For this edition in #TheCompressedInterview, I had the opportunity to ask Leonard Paul, Director of the School of Video Game Audio, about his career in Game Audio. I am really thankful for Leonard’s experience and courses since at the moment I am taking the Fmod Studio course, and I have also learned about Wwise and in the following months I’ll taking the other courses and add-ons and that’s why I thought that Leonard could give a great insight about game audio.
Leonard attained his Master’s Degree in Game Audio with CNAM in Paris, France in 2017. He received his Honours degree in Computer Science at Simon Fraser University in BC, Canada with an Extended Minor in Music concentrating in Electroacoustics. His credits include composing, sound design and coding for video games on the Sega Genesis and Super Nintendo Entertainment System, Electronic Arts, Backbone Entertainment, Radical Entertainment, Modern Groove entertainment, Rockstar Vancouver and Black Box Games. He has worked on over twenty major game titles totalling over 6.4 million units sold since 1994, including award-winning AAA titles such as EA’s NBA Jam, NHL11, Need for Speed: Hot Pursuit 2, NBA Live ’95 as well as the indie award-winning title Retro City Rampage.
This is what Leonard told me:
Threshold: Getting Started
J: What skills (either technical or personal) do you think that anyone starting in this industry needs?
L: I find that the skills that are good for starting out in game audio are a real balance. I think it’s good to be creative but also technical, attention to detail is important but also knowing how to not be overwhelmed by too many details, and I think it’s important to really connect with people that you’re collaborating with since working on games is highly collaborative.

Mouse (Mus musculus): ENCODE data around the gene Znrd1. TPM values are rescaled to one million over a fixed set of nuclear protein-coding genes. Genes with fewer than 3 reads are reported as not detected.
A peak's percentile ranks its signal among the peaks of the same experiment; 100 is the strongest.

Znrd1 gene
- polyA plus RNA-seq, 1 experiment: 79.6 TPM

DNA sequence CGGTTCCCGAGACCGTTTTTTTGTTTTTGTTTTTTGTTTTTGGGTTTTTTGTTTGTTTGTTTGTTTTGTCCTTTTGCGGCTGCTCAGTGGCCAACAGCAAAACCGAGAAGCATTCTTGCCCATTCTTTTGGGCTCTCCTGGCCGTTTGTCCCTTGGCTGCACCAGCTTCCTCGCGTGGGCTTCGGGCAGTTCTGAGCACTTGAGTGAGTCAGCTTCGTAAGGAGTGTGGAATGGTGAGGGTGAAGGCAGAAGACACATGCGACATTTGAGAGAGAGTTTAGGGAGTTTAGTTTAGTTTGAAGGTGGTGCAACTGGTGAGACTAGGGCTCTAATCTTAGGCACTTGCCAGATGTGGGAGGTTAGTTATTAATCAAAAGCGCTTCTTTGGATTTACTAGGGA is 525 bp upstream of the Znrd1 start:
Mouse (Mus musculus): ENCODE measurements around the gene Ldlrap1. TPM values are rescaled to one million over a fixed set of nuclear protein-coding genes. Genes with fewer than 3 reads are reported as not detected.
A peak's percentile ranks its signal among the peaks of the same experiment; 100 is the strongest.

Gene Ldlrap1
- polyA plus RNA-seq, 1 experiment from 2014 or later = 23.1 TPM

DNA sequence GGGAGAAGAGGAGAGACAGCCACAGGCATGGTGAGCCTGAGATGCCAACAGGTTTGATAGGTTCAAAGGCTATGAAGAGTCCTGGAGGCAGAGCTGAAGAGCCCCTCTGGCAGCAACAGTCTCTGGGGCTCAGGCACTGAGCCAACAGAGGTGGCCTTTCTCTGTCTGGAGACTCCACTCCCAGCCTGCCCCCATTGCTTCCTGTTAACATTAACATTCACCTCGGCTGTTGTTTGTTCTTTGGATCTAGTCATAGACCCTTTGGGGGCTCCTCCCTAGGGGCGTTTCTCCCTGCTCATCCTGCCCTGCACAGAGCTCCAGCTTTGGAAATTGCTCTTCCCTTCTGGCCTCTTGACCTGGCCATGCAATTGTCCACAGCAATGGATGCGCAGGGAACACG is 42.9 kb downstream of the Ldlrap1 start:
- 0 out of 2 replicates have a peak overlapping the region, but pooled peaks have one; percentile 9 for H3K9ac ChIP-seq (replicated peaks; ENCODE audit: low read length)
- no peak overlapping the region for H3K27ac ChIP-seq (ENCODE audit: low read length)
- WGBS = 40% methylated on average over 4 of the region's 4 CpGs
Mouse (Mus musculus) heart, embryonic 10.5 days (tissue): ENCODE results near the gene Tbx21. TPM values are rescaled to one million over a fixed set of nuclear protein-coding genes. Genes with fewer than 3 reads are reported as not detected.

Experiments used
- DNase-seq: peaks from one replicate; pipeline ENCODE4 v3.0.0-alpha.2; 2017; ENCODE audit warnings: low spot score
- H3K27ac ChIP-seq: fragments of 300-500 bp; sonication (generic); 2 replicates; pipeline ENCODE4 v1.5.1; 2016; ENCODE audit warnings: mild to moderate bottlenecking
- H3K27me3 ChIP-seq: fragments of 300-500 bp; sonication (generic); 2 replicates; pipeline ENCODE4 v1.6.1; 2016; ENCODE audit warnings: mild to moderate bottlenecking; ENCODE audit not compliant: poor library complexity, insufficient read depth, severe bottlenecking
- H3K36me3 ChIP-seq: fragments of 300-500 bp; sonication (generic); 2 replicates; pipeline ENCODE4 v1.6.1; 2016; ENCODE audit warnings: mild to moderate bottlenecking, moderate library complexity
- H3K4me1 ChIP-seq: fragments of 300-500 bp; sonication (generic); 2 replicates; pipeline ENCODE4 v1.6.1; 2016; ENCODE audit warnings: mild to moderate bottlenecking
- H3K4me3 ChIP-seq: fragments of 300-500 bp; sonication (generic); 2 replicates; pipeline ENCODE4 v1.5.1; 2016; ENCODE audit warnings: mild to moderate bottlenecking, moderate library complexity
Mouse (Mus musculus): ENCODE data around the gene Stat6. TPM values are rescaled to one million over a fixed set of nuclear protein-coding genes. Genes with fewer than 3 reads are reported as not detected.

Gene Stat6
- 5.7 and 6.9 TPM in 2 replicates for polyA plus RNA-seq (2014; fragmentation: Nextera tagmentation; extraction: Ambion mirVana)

Attack: Things to discuss
J: What’s the biggest challenge you have encountered, professionally speaking, and how did you get around it?
L: I think that there’s unfortunately a real imbalance in the type of people creating games. Part of the reason I started the school (SoVGA.com) was to empower a more diverse range of people to work in game audio. I’m not sure this is an issue that can be resolved but organizations like the Game Audio Diversity Alliance will also help to improve things as well.
It’ll probably take a while for the power balance to shift but with more independent games, artistic games, and with more diverse teams a wider range of games will be made. Game jams, platforms like Itch.io, and other new venues will help more styles of games to be made. There’s a lot of competition so different communities will also help to support different types of games that reflect them more directly.
Overall, I think that helping others enter the industry and supporting them while they deal with the struggles of the industry will help change things over time.
Release: Talking about the good stuff
J: What’s the next step in your career? Any project you are working on?
L: I’m currently working on a really fun game about the environment and how to balance progress with the economy called Eco. I hope to continue to work on games that promote positive change in our world, and I think games like this will continue to grow in the future.
J: Can you let us know a little about your creative process?
L: One of the key parts of my creative process that I’m currently working on is to be more compassionate to myself and accept my limitations. I think it’s always good to challenge yourself, but it can be tiring if you set your goals too high. As I continue in the industry, I think it’s good to look within yourself to see what is unique about yourself and how you can share that with other people in an inspiring way.
J: What are the biggest life lessons learned in your personal and professional career?
L: I think it’s good to be inspired by other people but also know that we’re all just people trying to improve in our own ways. I’ve found that some of my professional role models really sacrificed other parts of their life for their work and I’m happy with how I’ve chosen to balance my personal life and professional career. It’s good to work hard but also have fun and make real friends along the way. The connections that we make are much more meaningful than any game.
Hope you enjoyed this “compressed” but powerful interview as much as I did.